THE BLOG
07/28/2014 04:50 pm ET Updated Sep 27, 2014

Can ISIS Really Pose a Threat to Jordan?

Spencer Platt via Getty Images

In recent weeks, the Islamic State in Iraq and the Levant (formerly known as ISIS, and now referred to as the "Islamic State") has captured large swaths of territory in Mesopotamia and proclaimed a Caliphate that aspires to consolidate political and religious control over the entire region. Some analysts have argued that the Hashemite Kingdom of Jordan may be the next target of this radical Sunni militant group. This may be the case, but it will likely have limited impact and could even present Jordan with an opportunity to strengthen its strategic position, according to Wikistrat's latest crowdsourced analysis.

Wikistrat evaluated four possible scenarios to reveal how the Islamic State might attempt to infiltrate Jordan in the coming months. None of these seem especially threatening for Jordan, though the country remains under significant burden due to the hundreds of thousands of Syrian, Iraqi and Palestinian refugees (some affiliated with the Islamic State, Al-Qaeda and other Salafist groups), a diverse citizenry that is vulnerable to radical influences, chaotic civil wars on two borders, turbulent politics and a weak economy. A major misstep by Jordan could provide the Islamic State with an opening to a successful attack and might also drag Jordan's allies Israel, the United States and the Gulf States into the conflict.

Rush to Amman: Just as the Islamic State rolled through central Iraq, it could attempt to seize border crossings, mass troops near Jordan and move quickly on to Amman. In fact, last month the Islamic State attempted to occupy Tarbil (Iraq's only border crossing with Jordan) but Jordan was able to beat off the attack on the Iraqi side of the border with about a hundred Special Forces and Air Force personnel. Jordan has also been able to successfully defend its Iraqi and Syrian border crossings, keeping the fight outside its own territory.

Brush Fires: The Islamic State could set brush fires in sensitive areas of Jordan, allowing for instability to escalate. A likely starting point would be the southern Jordanian city of Ma'an, which has long been a hotbed of discontent and instability due to unemployment, poor infrastructure and few socioeconomic opportunities. Alternatively, it could leverage a disgruntled Palestinian population by championing itself as the liberator of Jerusalem. However, Jordan has a long history of being able to quell discontent among aggrieved populations - it could likely defend this vulnerability more easily than the Islamic State could exploit it.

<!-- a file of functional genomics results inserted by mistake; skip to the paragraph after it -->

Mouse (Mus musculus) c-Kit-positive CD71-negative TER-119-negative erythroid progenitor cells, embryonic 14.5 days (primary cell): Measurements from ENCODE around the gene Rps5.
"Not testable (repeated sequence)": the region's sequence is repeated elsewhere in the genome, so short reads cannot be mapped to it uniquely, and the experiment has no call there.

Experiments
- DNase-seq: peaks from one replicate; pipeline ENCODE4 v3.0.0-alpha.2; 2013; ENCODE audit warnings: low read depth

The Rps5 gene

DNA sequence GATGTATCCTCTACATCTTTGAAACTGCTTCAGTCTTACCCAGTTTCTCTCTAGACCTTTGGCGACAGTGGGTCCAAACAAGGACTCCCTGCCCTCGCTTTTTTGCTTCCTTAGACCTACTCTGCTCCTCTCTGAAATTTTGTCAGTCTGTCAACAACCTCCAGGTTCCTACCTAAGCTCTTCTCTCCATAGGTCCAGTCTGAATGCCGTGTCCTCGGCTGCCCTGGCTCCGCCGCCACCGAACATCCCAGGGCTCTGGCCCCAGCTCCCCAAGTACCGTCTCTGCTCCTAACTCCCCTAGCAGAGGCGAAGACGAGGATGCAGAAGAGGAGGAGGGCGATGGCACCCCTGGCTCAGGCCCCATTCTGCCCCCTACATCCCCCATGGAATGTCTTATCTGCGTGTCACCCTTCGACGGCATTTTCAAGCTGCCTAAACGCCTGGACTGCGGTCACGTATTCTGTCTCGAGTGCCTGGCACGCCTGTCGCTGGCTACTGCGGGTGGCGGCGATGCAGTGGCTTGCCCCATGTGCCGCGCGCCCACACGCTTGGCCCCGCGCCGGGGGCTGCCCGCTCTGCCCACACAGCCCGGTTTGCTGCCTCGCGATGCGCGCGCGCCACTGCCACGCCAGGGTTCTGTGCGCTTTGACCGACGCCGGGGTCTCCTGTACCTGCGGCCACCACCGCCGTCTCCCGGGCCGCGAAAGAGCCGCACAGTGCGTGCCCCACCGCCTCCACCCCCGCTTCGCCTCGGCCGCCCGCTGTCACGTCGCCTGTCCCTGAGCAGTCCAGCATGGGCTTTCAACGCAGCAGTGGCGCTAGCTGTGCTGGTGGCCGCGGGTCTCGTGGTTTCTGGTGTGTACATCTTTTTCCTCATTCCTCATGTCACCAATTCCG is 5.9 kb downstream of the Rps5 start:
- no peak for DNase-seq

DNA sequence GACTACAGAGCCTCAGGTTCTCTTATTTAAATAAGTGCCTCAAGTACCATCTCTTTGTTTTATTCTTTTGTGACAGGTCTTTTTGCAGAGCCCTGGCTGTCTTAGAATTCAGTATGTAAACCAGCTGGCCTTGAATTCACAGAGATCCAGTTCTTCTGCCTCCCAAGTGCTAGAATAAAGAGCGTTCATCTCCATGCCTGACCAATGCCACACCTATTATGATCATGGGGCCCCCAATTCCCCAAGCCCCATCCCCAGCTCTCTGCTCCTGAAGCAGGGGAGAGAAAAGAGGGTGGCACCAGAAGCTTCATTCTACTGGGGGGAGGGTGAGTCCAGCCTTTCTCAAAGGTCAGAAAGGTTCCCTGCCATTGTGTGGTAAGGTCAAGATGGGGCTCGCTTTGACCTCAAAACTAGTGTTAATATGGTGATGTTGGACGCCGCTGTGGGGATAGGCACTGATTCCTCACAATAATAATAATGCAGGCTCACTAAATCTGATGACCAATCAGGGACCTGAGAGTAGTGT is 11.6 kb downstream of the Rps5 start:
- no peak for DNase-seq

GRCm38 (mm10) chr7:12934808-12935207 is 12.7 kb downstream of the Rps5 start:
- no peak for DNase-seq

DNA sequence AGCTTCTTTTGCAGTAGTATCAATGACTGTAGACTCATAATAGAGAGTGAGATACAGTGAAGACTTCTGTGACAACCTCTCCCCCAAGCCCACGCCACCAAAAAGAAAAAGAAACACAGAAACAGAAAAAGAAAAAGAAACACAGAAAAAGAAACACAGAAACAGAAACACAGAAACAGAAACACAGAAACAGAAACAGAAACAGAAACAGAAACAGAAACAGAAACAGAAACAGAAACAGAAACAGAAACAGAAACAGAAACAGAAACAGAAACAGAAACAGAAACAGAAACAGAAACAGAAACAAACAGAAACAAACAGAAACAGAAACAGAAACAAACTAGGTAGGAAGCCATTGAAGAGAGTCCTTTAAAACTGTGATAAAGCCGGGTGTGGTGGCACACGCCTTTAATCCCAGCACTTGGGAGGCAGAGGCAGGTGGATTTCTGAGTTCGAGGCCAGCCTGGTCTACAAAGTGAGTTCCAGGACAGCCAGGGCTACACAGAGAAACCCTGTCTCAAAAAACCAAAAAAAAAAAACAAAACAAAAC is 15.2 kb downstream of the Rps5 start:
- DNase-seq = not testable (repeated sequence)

Draft Waiver: If the Islamic State is unable to penetrate Jordan quickly, its options will be limited to building support slowly by picking up adherents from vulnerable groups. Likely recruitment candidates include Salafist elements in the Islamic Action Front, hardline members of the Muslim Brotherhood, and disaffected youth in the Syrian and Palestinian refugee camps. The Islamic State, though, would find itself competing with better-entrenched Salafist groups for recruits. More importantly, Jordan's political factions have long accepted Jordan's rules for expressing political discontent. They would cross that line only under risk of harsh reprisal - making this Islamic State strategy a difficult one.

Slow Drip: As a last resort, the Islamic State could try to infiltrate radicalized agents into the less well-defended Jordanian Desert -- including returning Jordanians who have been fighting in Iraq and Syria. A soft destabilization of the Jordanian Desert would constitute a very long-term strategy for conquering Jordan, as operatives would suffer from weak supply, command and control lines. Local communities, especially cross-border tribes in northern Jordan and southern Syria like al-Zou'bi, would also assist in any Jordanian defense against ISIS. King Abdullah has long sought to rally his citizenry around a common enemy, and the Islamic State could be that enemy if it doesn't play its cards right in Jordan.

The chaos in Mesopotamia and the Islamic State's limited impact may then present Jordan with opportunities to expand its influence and improve its security. It is not Iraq or Syria -- it clearly has the means to manage the current threat posed by the Islamic State, backed by strong allies. Even Salafist figures like Sheikh al-Maqdisi would fight the ideological war against the Islamic State within Jordanian communities. Jordan's major risk comes if it over-responds to threats and unintentionally radicalizes its population.

From a broader perspective, the establishment of a Sunni Caliphate could offer opportunities for Jordan. The Islamic State's hold on Mesopotamia is hardly assured, as various Sunni groups vie for leadership among the unstable factions. Who better to claim legitimacy to lead than King Abdullah, a direct descendant from the Prophet Mohammed? Of course, this is unlikely in the short term since U.S. policy in Iraq still seeks to maintain the territorial integrity in both Iraq and Syria.

There does seem to be a "sorting out" of the population in Mesopotamia -- similar in scope and violence to Europe in the first half of the 20th century. That significant sorting led to many new nation-states and new territorial boundaries. Similar dynamics in Mesopotamia seem to be leading to a major sorting of Sunni, Shi'a, Kurds and others. In that case, one could expect the Hashemite Kingdom, backed by its Saudi cousins, to assert hegemony over the Mesopotamian heartland. Thus, the rise of the Islamic State in this area poses a limited threat to Jordan and even offers the country a strategic opportunity.